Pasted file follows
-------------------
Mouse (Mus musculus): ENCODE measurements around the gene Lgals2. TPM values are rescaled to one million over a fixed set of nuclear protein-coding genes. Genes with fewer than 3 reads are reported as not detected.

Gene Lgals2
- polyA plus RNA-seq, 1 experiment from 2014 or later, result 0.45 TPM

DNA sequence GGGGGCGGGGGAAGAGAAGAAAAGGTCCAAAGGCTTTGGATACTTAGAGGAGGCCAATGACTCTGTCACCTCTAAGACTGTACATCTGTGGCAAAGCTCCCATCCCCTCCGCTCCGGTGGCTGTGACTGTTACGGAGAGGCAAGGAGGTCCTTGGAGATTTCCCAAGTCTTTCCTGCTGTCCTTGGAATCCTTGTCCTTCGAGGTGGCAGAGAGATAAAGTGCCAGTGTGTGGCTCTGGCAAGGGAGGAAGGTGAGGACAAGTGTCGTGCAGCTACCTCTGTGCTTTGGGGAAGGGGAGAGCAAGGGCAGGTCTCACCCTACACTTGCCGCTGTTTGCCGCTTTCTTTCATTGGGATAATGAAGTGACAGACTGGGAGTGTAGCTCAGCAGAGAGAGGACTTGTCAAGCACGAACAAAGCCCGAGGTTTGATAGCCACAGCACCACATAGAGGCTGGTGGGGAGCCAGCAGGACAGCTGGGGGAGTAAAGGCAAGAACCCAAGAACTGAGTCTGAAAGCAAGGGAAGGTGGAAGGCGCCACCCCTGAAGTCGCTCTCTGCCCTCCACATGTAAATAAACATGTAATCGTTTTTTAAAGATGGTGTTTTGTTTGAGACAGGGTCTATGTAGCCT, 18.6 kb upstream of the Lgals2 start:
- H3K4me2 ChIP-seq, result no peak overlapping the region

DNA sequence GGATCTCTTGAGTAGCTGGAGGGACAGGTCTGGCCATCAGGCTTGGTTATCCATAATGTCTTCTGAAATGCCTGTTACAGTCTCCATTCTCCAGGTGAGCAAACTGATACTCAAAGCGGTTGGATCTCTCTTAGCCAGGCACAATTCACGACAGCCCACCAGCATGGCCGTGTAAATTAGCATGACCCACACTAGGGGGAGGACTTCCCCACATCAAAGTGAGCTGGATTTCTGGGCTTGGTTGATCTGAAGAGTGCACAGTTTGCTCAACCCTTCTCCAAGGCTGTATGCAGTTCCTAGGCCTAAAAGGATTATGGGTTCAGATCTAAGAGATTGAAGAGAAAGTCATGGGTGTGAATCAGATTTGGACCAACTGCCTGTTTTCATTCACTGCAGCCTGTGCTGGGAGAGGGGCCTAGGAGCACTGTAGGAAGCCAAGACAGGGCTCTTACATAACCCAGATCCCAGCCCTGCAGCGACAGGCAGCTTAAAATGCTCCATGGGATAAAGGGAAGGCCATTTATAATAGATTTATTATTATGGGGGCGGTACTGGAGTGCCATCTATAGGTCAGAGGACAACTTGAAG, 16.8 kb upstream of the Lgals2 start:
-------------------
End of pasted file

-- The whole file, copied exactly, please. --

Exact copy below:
Mouse (Mus musculus): ENCODE measurements around the gene Lgals2. TPM values are rescaled to one million over a fixed set of nuclear protein-coding genes. Genes with fewer than 3 reads are reported as not detected.

Gene Lgals2
- polyA plus RNA-seq, 1 experiment from 2014 or later, result 0.45 TPM

DNA sequence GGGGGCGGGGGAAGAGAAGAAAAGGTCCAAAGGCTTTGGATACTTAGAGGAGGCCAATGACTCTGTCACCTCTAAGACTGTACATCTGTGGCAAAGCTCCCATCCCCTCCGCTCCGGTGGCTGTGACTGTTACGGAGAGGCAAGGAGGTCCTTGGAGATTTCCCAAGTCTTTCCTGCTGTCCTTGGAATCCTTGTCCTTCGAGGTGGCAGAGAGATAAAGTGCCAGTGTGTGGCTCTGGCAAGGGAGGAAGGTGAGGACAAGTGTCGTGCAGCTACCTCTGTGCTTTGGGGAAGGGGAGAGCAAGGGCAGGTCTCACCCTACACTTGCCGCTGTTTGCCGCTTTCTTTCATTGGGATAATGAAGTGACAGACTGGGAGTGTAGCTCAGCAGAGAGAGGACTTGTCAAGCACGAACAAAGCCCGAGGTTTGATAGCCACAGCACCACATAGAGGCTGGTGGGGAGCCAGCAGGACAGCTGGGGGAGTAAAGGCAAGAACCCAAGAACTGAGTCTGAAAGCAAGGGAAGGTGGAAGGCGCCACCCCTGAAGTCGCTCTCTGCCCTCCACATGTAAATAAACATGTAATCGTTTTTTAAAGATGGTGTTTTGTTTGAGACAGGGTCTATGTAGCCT, 18.6 kb upstream of the Lgals2 start:
- H3K4me2 ChIP-seq, result no peak overlapping the region

DNA sequence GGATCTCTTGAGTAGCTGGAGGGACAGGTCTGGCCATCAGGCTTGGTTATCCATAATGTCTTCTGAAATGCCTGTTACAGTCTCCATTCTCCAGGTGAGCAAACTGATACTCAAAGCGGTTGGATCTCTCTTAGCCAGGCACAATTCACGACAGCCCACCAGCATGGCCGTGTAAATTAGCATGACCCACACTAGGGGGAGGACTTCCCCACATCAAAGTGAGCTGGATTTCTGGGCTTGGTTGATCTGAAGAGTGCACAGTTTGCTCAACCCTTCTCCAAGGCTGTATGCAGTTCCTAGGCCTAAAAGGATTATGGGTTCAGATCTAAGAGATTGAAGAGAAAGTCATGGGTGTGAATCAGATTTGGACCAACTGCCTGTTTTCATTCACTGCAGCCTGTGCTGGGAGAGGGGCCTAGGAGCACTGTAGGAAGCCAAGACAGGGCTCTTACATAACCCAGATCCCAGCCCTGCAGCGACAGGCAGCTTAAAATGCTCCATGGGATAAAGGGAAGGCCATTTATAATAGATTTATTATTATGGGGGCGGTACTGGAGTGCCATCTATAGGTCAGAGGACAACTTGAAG, 16.8 kb upstream of the Lgals2 start: